Sign the Petition!



A couple of news articles from the state of Maine have me wondering if more Mainers are going to start importing medication from international online pharmacies. Maine is the only state that has, through the passage of a law, removed state restrictions on personal drug importation from pharmacies in a number of countries.

An article from the Sun Journal highlights a survey designed to track the impact of the Affordable Care Act in Maine (and perhaps these findings will apply to other states, too). Both low and middle-income Maine adults are struggling with medical bills. Surprisingly, 35% of middle-income adults had problems paying bills, compared to 32% of low-income adults. Budget cuts in the state have led to thousands of residents losing Medicaid coverage, so it is likely that the numbers will worsen for low-income adults.

Speaking of budget cuts, Maine Governor Paul LePage did not choose to expand another state program, Mainecare, which helps low-income residents pay healthcare providers. Samantha Edwards, writing for WLBZ, notes that residents who were in these programs are now looking elsewhere for assistance, especially for prescription drugs. The cuts to state programs are forcing municipalities to cover the costs. Rindy Folger, of Bangor Health and Community Services, said, “Since January 1st, we have seen over seventy-five people who we have never seen before who are now coming in looking for help with their medications…Monthly right now we are paying about $9,500 in prescriptions which, over the course of the year, is a significant amount of money for the Bangor taxpayers to have to pay.”

If municipalities like Bangor are going to be picking up the tab for medication, it might be wise for them (or the state) to implement prescription drug importation programs. Portland saved $200,000 a year on health care when it served prescriptions to its employees through PortlandMeds, a prescription drug importation program. It’s very possible – and reasonable – that more municipalities will implement these programs if the Maine’s healthcare cuts continue.

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Today, the New York Times published an Op-Ed by PharmacyChecker.com Vice President Gabriel Levitt entitled “Scare Tactics over Foreign Drugs” which explains that actions by our government and the pharmaceutical industry to frighten people risks leaving them without the medicines they need. I encourage you to read the article.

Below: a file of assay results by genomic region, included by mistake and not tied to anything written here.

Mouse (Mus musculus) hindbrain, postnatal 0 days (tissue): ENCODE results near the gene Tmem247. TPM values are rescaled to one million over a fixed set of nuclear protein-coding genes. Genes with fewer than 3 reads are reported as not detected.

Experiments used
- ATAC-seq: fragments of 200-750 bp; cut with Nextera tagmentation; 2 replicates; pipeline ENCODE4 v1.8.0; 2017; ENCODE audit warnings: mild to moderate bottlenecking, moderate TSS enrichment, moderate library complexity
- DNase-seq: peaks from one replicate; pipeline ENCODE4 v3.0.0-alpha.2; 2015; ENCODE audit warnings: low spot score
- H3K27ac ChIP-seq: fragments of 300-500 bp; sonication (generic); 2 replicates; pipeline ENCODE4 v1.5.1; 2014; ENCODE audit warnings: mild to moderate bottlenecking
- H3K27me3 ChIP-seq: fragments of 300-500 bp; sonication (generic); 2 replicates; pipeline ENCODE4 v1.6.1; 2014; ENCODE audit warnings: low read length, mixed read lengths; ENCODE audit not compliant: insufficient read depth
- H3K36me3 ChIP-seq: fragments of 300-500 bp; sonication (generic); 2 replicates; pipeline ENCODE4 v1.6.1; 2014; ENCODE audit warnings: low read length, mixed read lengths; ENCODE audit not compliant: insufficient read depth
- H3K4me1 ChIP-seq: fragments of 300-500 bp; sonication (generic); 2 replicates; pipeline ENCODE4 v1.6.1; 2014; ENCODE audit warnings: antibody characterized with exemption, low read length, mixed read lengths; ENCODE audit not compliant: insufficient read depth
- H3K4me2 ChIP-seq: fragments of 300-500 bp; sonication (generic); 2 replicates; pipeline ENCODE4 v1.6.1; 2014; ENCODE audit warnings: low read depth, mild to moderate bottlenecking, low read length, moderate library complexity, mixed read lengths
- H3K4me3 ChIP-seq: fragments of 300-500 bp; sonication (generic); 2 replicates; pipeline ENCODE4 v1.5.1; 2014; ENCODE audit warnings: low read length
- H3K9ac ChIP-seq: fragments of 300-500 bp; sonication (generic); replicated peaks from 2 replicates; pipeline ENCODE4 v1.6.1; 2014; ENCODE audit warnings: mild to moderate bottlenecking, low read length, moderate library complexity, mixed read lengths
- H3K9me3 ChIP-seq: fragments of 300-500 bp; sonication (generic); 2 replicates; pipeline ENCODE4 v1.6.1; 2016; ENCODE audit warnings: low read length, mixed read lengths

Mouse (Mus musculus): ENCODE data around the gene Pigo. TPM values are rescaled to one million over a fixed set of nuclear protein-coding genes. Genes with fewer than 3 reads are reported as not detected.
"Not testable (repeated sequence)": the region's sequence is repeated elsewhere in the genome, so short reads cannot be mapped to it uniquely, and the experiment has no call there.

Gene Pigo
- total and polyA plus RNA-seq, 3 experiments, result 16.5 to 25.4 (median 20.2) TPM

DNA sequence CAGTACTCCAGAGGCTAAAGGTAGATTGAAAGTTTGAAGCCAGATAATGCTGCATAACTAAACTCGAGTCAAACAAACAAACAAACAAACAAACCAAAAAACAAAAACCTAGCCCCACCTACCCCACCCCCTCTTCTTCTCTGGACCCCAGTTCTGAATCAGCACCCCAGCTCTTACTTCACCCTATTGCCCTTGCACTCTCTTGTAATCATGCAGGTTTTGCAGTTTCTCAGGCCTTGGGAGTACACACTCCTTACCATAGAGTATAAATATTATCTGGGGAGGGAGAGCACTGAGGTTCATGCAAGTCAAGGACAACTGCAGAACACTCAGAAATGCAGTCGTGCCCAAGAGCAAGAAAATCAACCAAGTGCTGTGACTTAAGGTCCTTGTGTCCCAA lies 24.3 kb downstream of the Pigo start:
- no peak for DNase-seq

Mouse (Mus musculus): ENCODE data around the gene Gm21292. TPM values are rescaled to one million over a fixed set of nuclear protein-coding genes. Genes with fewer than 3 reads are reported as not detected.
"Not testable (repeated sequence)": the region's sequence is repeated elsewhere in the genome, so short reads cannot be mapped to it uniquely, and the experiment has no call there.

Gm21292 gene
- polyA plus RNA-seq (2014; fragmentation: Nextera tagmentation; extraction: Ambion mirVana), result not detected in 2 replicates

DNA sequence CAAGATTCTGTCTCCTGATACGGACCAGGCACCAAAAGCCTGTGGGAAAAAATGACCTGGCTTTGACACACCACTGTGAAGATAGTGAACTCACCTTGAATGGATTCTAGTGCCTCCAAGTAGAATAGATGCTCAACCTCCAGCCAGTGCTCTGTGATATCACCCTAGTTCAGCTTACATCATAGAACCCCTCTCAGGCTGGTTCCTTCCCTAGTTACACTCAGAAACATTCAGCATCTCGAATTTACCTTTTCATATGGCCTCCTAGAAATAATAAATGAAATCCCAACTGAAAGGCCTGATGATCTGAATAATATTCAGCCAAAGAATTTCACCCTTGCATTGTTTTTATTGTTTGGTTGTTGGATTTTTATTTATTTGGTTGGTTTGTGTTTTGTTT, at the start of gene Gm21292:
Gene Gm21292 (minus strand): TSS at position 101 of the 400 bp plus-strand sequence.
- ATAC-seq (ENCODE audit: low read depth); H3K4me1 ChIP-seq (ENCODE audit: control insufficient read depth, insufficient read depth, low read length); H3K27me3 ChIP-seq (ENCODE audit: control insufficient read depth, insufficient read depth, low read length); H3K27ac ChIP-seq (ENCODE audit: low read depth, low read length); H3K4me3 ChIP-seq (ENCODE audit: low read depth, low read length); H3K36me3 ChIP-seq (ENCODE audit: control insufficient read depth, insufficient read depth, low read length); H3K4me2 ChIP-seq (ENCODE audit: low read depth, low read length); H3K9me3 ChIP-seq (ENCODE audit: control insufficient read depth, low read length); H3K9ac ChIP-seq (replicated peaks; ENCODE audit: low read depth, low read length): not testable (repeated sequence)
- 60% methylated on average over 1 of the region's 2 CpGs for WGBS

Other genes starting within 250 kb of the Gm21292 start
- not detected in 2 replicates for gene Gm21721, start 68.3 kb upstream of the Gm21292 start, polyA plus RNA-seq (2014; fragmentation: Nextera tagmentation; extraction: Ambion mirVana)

To learn more about the issues at play check out The International Online Pharmacy Report for 2013: The Good, the Bad, and The Ugly.


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Generic Drug Price Gouging Theory

It seems Americans are increasingly showing up at their neighborhood pharmacies to find out that their medications’ prices have increased exponentially, by as much as 100, 200, 300, 600%…2500%! Believe me, I’m not exaggerating. In an article with a similar title as this blog post, called “Drug Price Gouging,” Steve DeFillippo brings us two examples of sickening drug price spikes. In one instance, a Mr. Gary Loser showed up at the pharmacy only to find that the price of his prescription drug went from $5.50 to $34.50 – an increase of 600%. Mr. DeFillippo then one upped Mr. Loser by recounting his drug price blast-off, when the price of his medication, Nadalol, went from $10 to $252 for a  for a 90 day supply – a 2500% increase!

Americans frequently, and usually with good reason, blast big brand-name drug companies, like Eli Lilly, Merck, and Pfizer for charging much higher prices domestically than internationally. In this case we can’t slam big pharma because the medication at issue, Nadolol, is generic and has been around for 40 years. Generic drugs are usually pursued by consumers because their prices are so low. Moreover, generic drugs are usually less expensive in the U.S. than in Canada and many other countries.

So what the heck is up?

The “theory” I’m proposing is more or less just telling you what I’ve heard anecdotally from small U.S. pharmacy owners about these insane generic drug price increases. Over the last year or so, big chain pharmacies, such as CVS and Walgreens, have started to raise generic drug prices to maximize their profits. Now their profit margin is largely the difference between their costs, the wholesale price, and what they can sell it for to individuals, the retail price. Wholesaler pharmacies have apparently realized how much money the big U.S. pharmacy corporations are making on the large profit margins from some generic drugs. These wholesalers want a bigger piece of the pie so they are raising their prices, too. When that happens, good ole’ mom and pop pharmacies, ones that have tried to keep prices down, have to raise their prices, too. So it’s a vicious spiral.

You often don’t have to pay those crazy high prices but you’ve got to shop around. For instance, Nadolol 20mg can be purchased for much less, 100 pills for $52.22, using a prescription drug discount card at a local U.S. pharmacy.

I recommend calling your local pharmacy before you go pick up your medication. If the price is too high then go elsewhere to avoid getting gouged.


Last week, we reported on proposed changes to Medicare Part D that could have made it harder for millions of seniors to obtain prescribed medicine. One congressman from Pennslvania, Tim Murphy, went so far to say that suicide rates would increase as a result of the proposed changes, referring to a change that would have allowed insurers to reduce coverage for antipsychotics, immunosuppressants, and antidepressants. Other proposed changes included allowing the government to intervene in contracts between insurers and pharmacies, limiting the number of drug plans available, and also expanding access to community pharmacies.

Outcry from both sides of the aisle, as well as patient and consumer rights advocates, has resulted in the Obama administration reversing course on the changes. “We will engage in further stakeholder input before advancing some or all of the changes in these areas in future years,” wrote Marilyn Tavenner, Administrator of the Centers for Medicare and Medicaid Services.